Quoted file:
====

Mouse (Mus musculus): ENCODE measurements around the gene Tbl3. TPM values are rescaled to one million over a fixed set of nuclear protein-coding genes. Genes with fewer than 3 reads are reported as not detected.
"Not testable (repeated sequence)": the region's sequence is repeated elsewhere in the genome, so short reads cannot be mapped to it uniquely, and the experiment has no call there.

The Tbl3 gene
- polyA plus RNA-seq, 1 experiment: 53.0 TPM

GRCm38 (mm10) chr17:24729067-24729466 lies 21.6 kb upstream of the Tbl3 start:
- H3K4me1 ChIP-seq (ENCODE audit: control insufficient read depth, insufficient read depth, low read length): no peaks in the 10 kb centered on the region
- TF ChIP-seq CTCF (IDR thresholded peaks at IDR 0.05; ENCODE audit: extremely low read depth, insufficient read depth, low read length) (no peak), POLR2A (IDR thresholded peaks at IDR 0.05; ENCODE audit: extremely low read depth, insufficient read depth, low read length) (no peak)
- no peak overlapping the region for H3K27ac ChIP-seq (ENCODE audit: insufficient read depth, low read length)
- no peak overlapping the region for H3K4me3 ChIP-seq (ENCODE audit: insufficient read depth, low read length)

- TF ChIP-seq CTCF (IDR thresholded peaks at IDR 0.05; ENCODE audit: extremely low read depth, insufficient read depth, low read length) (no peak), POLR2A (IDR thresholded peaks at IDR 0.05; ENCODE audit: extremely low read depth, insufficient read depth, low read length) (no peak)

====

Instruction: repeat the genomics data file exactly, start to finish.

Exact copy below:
Mouse (Mus musculus): ENCODE measurements around the gene Tbl3. TPM values are rescaled to one million over a fixed set of nuclear protein-coding genes. Genes with fewer than 3 reads are reported as not detected.
"Not testable (repeated sequence)": the region's sequence is repeated elsewhere in the genome, so short reads cannot be mapped to it uniquely, and the experiment has no call there.

The Tbl3 gene
- polyA plus RNA-seq, 1 experiment: 53.0 TPM

GRCm38 (mm10) chr17:24729067-24729466 lies 21.6 kb upstream of the Tbl3 start:
- H3K4me1 ChIP-seq (ENCODE audit: control insufficient read depth, insufficient read depth, low read length): no peaks in the 10 kb centered on the region
- TF ChIP-seq CTCF (IDR thresholded peaks at IDR 0.05; ENCODE audit: extremely low read depth, insufficient read depth, low read length) (no peak), POLR2A (IDR thresholded peaks at IDR 0.05; ENCODE audit: extremely low read depth, insufficient read depth, low read length) (no peak)
- no peak overlapping the region for H3K27ac ChIP-seq (ENCODE audit: insufficient read depth, low read length)
- no peak overlapping the region for H3K4me3 ChIP-seq (ENCODE audit: insufficient read depth, low read length)

- TF ChIP-seq CTCF (IDR thresholded peaks at IDR 0.05; ENCODE audit: extremely low read depth, insufficient read depth, low read length) (no peak), POLR2A (IDR thresholded peaks at IDR 0.05; ENCODE audit: extremely low read depth, insufficient read depth, low read length) (no peak)